AB6RF, WD9EWK, N8FNR and 2 others like this.
  6. N8FNR

    N8FNR Ham Member QRZ Page

    Do you have an OpenSpot 2? If so could you do a mini-review of it?

    Zack N8FNR
  7. W4EAE

    W4EAE Premium Subscriber QRZ Page

    MMDVM hostspots and the OpenSpot2 pretty much do all of the same things (with a few differences). I will also stress that both work quite well.

    Advantages of the OpenSpot2:

    -Very small, single package product with nothing protruding other than the power supply.
    -More robust and easier to use cross-moding (as described in previous post)
    -A very capable, but much more simple interface than Pi-Star
    -Automatic firmware updates that never get in your way
    -An actual warranty
    -They build it, not you

    I will also add that it is fairly durable. I have dropped it quite a few times, once even opening the case. I just snapped it back together. Because of its small size, I have accidentally left it in my pocket and run it through the washing machine a couple of times. It still works like new ****NOT RECOMMENED**** Since I have quite a few lying around, I ran a Raspberry Pi Zero through the wash. It is now dead--but it only cost me $7.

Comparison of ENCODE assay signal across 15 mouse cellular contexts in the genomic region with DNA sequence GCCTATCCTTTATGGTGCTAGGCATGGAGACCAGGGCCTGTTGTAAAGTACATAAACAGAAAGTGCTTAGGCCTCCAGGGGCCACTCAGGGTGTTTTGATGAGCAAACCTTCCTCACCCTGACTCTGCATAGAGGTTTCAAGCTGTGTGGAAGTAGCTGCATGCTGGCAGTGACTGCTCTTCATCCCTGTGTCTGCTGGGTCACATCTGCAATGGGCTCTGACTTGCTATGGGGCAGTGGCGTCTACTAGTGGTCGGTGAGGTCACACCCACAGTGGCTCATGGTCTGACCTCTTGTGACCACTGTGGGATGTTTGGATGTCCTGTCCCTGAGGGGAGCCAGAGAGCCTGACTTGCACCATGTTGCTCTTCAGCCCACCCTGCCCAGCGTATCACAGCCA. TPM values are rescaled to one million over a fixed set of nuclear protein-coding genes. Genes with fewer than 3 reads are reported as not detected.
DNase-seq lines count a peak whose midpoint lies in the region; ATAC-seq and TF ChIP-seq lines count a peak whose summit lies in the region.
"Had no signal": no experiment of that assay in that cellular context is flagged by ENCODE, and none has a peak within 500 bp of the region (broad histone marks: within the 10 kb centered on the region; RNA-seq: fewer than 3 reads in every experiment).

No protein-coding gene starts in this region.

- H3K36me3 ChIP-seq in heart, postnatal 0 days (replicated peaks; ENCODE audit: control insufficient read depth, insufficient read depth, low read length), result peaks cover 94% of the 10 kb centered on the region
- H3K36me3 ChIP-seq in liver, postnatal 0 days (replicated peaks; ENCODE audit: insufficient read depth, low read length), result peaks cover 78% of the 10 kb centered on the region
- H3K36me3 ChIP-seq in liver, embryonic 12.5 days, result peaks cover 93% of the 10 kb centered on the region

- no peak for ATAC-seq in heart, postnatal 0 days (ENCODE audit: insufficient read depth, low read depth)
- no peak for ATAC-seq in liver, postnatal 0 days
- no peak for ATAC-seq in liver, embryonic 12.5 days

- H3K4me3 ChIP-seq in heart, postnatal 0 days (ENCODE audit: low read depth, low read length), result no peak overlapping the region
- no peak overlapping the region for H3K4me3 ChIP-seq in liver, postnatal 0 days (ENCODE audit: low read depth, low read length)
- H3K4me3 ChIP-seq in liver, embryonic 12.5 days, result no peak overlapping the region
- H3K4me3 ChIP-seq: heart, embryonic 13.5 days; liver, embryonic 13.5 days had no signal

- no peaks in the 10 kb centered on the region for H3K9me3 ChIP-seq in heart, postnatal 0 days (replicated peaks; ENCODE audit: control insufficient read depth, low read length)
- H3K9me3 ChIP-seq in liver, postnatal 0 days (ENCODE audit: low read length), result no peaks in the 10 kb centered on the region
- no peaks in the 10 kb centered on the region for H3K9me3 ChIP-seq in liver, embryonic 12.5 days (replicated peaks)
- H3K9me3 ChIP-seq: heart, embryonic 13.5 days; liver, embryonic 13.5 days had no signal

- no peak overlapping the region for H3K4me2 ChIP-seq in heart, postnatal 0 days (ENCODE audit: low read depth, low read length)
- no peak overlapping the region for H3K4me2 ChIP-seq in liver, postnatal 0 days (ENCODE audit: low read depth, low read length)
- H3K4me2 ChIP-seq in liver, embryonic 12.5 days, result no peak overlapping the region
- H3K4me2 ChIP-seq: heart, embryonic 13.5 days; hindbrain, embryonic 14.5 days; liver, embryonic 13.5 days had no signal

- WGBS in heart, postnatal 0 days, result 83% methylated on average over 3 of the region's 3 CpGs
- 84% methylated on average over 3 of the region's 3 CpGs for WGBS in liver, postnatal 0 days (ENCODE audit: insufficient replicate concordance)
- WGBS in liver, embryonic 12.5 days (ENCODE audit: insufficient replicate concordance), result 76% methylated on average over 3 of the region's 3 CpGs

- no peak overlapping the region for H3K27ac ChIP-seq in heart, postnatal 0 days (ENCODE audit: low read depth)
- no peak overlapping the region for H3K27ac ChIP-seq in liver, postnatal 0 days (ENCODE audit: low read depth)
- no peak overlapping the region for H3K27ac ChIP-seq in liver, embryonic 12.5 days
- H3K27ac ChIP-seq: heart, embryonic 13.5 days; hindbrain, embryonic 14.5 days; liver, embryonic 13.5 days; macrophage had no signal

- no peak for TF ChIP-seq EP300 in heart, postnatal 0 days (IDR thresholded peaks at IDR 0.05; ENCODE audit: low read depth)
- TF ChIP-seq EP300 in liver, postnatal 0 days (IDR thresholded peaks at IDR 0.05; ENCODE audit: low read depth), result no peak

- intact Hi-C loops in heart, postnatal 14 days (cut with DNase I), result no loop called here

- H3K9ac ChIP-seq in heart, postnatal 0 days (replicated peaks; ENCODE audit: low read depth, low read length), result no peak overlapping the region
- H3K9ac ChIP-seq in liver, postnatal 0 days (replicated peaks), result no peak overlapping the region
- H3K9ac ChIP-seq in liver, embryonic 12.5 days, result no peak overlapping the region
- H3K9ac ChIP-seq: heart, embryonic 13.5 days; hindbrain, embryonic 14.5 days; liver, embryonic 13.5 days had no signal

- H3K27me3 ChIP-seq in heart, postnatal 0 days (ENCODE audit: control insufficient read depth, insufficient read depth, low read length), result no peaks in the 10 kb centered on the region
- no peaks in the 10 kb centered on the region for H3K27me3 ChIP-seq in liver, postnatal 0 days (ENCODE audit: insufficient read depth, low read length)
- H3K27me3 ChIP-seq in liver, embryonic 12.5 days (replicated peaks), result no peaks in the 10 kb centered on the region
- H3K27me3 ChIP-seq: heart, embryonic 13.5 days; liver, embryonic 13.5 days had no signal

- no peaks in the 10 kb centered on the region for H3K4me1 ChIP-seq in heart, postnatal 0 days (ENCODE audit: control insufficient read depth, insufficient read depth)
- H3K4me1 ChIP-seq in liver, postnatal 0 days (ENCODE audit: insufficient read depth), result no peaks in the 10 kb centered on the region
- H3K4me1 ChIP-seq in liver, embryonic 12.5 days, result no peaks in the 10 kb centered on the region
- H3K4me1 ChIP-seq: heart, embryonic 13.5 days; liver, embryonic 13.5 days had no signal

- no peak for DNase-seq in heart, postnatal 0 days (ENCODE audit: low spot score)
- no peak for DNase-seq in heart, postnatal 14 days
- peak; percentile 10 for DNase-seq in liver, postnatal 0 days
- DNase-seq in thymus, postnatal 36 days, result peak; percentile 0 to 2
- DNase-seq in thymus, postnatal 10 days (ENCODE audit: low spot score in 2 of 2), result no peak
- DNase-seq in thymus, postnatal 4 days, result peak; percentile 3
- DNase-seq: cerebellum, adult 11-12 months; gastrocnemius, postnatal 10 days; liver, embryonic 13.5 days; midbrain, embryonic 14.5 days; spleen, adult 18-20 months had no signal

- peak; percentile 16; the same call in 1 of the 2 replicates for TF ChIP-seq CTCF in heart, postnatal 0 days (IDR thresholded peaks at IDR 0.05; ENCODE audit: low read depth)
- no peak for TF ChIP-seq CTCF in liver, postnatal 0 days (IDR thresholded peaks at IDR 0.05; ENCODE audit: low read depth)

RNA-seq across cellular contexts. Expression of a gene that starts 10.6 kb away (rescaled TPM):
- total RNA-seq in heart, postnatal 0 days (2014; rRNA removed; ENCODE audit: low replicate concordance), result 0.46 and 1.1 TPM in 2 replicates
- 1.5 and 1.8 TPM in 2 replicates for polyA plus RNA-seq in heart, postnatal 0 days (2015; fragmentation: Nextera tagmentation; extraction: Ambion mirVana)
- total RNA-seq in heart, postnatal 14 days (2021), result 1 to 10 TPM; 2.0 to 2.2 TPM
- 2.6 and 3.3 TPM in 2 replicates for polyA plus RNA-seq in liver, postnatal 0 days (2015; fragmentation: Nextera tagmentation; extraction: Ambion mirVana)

Advantages of MMDVM/Pi-Star:

    -D-Star ircddb callsign routing (This doesn't matter if you don't use D-Star, and even though it is the most impressive feature of D-Star, very few people actually use it. (???))
    -It is nice project (if you are into building things)

    Pre-built Pi-Star hotspots are available, but they are all rather dearly priced in my opinion. You could buy an OpenSpot3 for what most of the decent ones cost. The other problem with Pi-Star are the basic quality of the radios used. This isn't a problem for most people; but if you do any serious 70cm work at your station, you don't want a ZumSpot or NanoSpot anywhere near it.

    When it comes down to what you should buy, the biggest question is 'Do you want to tinker (there's nothing wrong with tinkering), or do you want a finished product?' If you want a finished product, the OpenSpot2 (or OpenSpot3 if you desire its enhanced capabilites) is the best value for money.
    WV4M, AB6RF, N8FNR and 1 other person like this.
  8. N8FNR

    N8FNR Ham Member QRZ Page

    Thank you for the great detailed reply! I am leaning towards the Openspot 3 since it is supposed to be so easy to use as you suggest.

    BTW I recently bought an Icom ID-D51a Plus2 and a Anytone AT-D878UV DMR HT.

    Zack N8FNR
    WV4M likes this.
  9. AB6RF

    AB6RF Ham Member QRZ Page

    I would add only one thing to what EAE said above.

    If you are new to the digital voice modes, I'd forget about the cross-modes until you've "mastered" using at least one of the modes directly.
    The digital voice modes are a different animal from the analog modes, and sometimes the learning curve can be steep.
    There are plenty of things to learn in the setup, and also in how to work the modes.

    If you try to go from 0 to cross-mode guru in one leap, it might prove little frustrating (to your self, and to the people who try to help you).
    N8FNR likes this.